The New Black Panther Party (a group described by the Southern Poverty Law Center as “a virulently racist and antisemitic organization whose leaders have encouraged violence against whites, Jews and law enforcement officers”)[28]  protested in unity with George Harvey, pastor at nearby Mt. Charity Baptist Church. Ironically, Harvey was known for ministering to prisoners and other people shunned by society. The NBPP vowed to protest every Sunday until the registrant was removed as pastor of the small church.[29]  The protests did not last; Harvey died of a heart attack in May 2012,[30]  and the head of the Jacksonville chapter of the NBPP was arrested on charges of false imprisonment and resisting an officer without violence in May 2013.[31]

The church made bigger headlines for deciding to ban children from services (the registrant was on probation at the time and could not have contact with minors). “Somehow I will prove that life isn’t over when one has committed a crime for which he receives this heinous label,” Pastor Darrell Gilyard told a reporter through text message. “You don’t have to languish on the fringes of society.” Attendance for this church reportedly grew from about 10 members to between 150 and 200 as this new story aired.[32]  The Jacksonville Baptist Association asked the church to resign from their membership.[33]

But over time, the media blitz subsided somewhat, and the condition banning the registrant from allowing minors to attend his services was lifted in 2014.[34]  In his first interview with the media, Pastor Gilyard stated, “”Right now I’m doing well,” said Gilyard, “I have this label as a leper of society, but that label is not in me…Of course I believe I have changed, but time will tell everyone if I have change…I’m a believer in when you do something wrong you pay the price, but do you pay the price forever?”[35]  The church still receives the occasional burst of negative reviews on social media and the Houston Chronicle drudged up a 1991 complaint against the pastor as part of the paper’s salacious series on sexual misconduct among Southern Baptist churches.[36]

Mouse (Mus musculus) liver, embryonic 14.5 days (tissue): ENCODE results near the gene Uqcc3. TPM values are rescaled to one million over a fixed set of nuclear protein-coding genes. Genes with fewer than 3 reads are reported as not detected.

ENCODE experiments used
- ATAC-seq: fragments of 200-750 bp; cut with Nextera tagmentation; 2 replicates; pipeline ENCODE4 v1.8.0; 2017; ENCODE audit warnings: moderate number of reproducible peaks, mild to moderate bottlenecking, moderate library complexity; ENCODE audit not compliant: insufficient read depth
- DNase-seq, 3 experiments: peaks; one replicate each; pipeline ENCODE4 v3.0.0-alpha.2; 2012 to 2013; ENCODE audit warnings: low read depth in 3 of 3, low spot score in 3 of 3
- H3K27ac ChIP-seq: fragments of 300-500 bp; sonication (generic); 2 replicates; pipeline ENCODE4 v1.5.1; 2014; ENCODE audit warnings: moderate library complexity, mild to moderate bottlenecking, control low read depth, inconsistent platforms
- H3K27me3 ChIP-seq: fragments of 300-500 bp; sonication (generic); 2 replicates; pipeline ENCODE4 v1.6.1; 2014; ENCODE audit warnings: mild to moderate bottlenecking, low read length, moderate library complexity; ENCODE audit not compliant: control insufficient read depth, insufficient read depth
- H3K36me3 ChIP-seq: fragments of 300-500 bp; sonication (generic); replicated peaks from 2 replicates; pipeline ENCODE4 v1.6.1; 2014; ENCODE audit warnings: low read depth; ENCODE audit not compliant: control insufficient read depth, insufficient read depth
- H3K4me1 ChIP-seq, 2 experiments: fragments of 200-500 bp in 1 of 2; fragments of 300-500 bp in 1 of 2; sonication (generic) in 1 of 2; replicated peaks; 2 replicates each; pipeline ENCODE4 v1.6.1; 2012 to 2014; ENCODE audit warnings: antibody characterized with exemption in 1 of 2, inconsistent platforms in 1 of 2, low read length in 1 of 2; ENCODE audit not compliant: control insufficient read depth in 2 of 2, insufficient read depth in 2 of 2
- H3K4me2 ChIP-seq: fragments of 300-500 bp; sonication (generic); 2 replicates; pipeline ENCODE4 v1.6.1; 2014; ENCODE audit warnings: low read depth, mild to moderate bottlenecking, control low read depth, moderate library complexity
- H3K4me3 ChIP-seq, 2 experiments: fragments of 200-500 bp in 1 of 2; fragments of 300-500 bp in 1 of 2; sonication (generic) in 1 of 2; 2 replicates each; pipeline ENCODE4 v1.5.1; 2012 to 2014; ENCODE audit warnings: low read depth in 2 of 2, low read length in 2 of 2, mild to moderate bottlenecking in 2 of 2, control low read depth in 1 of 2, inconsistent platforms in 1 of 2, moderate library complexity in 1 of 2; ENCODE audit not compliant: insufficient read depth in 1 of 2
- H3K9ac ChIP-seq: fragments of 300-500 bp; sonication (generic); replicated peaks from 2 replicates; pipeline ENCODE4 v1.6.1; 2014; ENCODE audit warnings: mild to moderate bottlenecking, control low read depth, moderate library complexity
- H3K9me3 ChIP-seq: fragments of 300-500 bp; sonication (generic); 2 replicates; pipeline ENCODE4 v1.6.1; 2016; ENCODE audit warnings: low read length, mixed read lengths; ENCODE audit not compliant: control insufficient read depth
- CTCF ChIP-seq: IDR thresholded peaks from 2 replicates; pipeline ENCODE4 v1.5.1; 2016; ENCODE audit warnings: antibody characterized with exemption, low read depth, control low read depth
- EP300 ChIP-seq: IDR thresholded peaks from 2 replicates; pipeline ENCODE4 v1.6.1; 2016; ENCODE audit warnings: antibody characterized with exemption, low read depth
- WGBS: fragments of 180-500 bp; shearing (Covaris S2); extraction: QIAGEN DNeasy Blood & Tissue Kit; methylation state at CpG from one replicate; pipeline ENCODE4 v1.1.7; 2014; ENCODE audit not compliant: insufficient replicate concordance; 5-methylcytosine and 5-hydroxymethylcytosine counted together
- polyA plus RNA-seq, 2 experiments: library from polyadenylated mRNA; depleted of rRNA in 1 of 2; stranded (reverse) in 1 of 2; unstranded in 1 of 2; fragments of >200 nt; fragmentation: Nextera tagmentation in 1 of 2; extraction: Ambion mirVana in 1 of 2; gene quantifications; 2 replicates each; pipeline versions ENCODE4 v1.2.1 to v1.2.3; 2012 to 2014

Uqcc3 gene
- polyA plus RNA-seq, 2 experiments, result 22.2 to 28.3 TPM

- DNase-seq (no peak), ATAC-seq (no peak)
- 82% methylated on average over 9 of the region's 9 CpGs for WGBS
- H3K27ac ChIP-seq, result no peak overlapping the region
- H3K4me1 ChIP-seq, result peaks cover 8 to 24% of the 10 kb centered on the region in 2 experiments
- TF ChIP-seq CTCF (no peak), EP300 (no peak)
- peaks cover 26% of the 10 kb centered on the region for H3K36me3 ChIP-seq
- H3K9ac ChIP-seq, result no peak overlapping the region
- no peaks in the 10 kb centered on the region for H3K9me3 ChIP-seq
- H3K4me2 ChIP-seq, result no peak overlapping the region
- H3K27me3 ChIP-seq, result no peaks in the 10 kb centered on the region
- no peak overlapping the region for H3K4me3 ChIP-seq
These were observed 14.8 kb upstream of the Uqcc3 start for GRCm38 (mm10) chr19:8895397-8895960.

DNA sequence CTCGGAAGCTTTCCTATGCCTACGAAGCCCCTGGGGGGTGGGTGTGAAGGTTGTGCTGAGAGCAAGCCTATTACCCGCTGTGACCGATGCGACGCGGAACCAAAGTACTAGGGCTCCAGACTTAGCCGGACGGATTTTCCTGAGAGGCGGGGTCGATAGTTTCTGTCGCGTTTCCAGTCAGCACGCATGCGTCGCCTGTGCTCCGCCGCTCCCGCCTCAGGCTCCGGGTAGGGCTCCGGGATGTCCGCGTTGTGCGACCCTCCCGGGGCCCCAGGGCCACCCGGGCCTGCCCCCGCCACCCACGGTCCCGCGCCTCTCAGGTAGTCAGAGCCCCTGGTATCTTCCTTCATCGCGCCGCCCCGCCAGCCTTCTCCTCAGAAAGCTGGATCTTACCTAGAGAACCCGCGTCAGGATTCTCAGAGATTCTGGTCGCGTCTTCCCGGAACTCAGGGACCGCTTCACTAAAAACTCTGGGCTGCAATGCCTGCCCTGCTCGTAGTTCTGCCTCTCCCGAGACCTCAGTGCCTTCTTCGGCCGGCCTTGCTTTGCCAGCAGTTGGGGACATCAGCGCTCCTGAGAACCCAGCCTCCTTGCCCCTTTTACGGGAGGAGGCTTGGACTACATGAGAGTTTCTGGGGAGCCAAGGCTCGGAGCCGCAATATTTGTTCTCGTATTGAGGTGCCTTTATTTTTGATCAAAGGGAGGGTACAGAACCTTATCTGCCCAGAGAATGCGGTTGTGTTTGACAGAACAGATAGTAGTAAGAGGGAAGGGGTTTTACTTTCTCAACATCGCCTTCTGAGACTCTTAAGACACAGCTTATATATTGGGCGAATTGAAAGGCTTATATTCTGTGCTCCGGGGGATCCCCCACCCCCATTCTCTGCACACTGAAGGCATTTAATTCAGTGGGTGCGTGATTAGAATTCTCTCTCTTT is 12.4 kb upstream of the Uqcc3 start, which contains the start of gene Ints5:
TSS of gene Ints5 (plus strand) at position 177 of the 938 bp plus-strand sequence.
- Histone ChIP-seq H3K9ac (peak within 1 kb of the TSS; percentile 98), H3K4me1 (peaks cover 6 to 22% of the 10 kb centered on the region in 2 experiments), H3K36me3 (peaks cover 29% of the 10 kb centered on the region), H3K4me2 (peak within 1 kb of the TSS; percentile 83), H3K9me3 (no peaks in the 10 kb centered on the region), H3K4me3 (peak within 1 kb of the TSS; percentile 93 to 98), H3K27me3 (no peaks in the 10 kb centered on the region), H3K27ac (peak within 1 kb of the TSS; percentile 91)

On a related note, a Houston area church also withdrew from the Southern Baptist Convention in defense of allowing a registered person to accept a role as pastor. The Houston Chronicle took credit for forcing the Houston Church to resign from the SBC, adding, “Jones’ church voluntarily withdrew from the Baptist convention after the Houston Chronicle and the San Antonio Express-News published “Abuse of Faith,” a series of stories that detailed how 700 people — most of them children — had been sexually abused by pastors, employees and volunteers at Southern Baptist churches across the U.S. since 1998.” [37]  This suggests the resignation was a reactionary response to bad publicity.